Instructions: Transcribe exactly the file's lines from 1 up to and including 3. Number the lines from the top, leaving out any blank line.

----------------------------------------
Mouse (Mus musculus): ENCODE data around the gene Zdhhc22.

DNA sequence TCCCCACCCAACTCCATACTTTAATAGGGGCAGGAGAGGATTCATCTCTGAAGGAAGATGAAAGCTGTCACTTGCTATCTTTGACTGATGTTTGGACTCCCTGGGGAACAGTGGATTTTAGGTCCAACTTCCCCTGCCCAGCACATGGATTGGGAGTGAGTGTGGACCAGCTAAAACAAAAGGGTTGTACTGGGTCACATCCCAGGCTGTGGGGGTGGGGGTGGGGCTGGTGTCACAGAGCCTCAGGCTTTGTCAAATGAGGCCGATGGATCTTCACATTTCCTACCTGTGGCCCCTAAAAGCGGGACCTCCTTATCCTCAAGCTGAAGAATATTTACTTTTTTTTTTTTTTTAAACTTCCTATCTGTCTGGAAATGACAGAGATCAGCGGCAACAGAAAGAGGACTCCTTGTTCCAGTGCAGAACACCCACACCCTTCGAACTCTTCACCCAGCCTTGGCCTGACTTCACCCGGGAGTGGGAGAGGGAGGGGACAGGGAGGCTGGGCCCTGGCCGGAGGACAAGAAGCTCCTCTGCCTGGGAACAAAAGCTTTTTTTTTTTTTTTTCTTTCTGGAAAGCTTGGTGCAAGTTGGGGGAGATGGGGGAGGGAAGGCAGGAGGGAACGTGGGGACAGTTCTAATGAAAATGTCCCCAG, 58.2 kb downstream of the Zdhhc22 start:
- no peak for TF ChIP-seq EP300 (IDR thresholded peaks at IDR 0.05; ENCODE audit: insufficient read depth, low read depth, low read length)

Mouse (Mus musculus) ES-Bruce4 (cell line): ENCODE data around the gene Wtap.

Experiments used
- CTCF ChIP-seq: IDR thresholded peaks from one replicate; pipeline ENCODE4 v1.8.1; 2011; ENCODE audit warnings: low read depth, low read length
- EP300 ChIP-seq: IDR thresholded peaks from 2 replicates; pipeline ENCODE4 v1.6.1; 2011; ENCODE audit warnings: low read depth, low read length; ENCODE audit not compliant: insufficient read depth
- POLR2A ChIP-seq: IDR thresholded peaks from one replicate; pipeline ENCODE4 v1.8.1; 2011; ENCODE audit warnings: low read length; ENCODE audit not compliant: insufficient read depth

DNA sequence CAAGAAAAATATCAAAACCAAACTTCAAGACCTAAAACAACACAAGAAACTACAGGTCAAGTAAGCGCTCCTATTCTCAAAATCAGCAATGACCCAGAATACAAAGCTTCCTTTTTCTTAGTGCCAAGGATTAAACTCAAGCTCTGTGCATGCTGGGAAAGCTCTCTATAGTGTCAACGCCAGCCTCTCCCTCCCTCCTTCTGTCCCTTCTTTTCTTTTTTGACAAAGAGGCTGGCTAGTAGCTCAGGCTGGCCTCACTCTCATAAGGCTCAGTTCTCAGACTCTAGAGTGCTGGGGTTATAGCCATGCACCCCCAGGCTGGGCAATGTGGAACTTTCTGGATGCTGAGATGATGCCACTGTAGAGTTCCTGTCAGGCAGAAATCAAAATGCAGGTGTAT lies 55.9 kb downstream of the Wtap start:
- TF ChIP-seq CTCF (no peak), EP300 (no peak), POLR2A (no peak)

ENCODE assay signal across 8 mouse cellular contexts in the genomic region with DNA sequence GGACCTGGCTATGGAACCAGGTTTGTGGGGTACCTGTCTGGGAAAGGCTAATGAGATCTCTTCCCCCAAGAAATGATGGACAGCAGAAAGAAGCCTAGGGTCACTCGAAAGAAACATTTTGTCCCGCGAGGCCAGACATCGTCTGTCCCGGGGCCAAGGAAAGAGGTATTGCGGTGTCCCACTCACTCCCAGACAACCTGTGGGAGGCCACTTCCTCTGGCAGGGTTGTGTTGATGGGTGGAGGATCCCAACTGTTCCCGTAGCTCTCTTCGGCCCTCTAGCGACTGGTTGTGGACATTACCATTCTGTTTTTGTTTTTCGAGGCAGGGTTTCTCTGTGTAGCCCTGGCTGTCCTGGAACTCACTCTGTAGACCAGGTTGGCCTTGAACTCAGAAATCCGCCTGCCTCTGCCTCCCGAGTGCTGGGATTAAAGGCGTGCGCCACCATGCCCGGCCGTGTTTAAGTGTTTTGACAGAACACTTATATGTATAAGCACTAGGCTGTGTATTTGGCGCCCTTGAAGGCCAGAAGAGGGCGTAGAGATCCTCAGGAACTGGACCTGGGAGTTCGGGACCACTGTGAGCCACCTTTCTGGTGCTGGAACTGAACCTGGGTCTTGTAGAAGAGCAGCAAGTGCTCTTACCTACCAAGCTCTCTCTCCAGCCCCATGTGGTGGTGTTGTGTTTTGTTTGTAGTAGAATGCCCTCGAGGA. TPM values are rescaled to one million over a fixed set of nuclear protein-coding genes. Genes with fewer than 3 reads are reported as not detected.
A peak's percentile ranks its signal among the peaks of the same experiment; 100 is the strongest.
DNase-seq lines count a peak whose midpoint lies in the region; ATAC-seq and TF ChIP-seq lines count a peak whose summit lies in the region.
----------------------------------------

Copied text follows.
Mouse (Mus musculus): ENCODE data around the gene Zdhhc22.

DNA sequence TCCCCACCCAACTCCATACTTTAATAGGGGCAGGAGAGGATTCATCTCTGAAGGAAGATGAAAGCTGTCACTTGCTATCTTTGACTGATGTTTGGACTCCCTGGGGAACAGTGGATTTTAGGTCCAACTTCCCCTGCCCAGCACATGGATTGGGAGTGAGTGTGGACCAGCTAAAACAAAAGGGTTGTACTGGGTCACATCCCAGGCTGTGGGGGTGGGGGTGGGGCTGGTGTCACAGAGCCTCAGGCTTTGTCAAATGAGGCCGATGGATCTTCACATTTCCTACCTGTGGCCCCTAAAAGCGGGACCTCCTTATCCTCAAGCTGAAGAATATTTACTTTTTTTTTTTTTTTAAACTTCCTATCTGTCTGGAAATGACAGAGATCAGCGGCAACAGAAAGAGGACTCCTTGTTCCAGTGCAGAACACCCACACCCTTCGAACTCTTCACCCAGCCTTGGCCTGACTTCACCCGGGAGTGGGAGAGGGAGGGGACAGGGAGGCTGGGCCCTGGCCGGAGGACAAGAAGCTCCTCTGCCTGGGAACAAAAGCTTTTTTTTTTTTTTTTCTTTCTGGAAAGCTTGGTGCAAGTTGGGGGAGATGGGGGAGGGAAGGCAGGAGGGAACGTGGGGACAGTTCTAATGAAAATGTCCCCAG, 58.2 kb downstream of the Zdhhc22 start:
- no peak for TF ChIP-seq EP300 (IDR thresholded peaks at IDR 0.05; ENCODE audit: insufficient read depth, low read depth, low read length)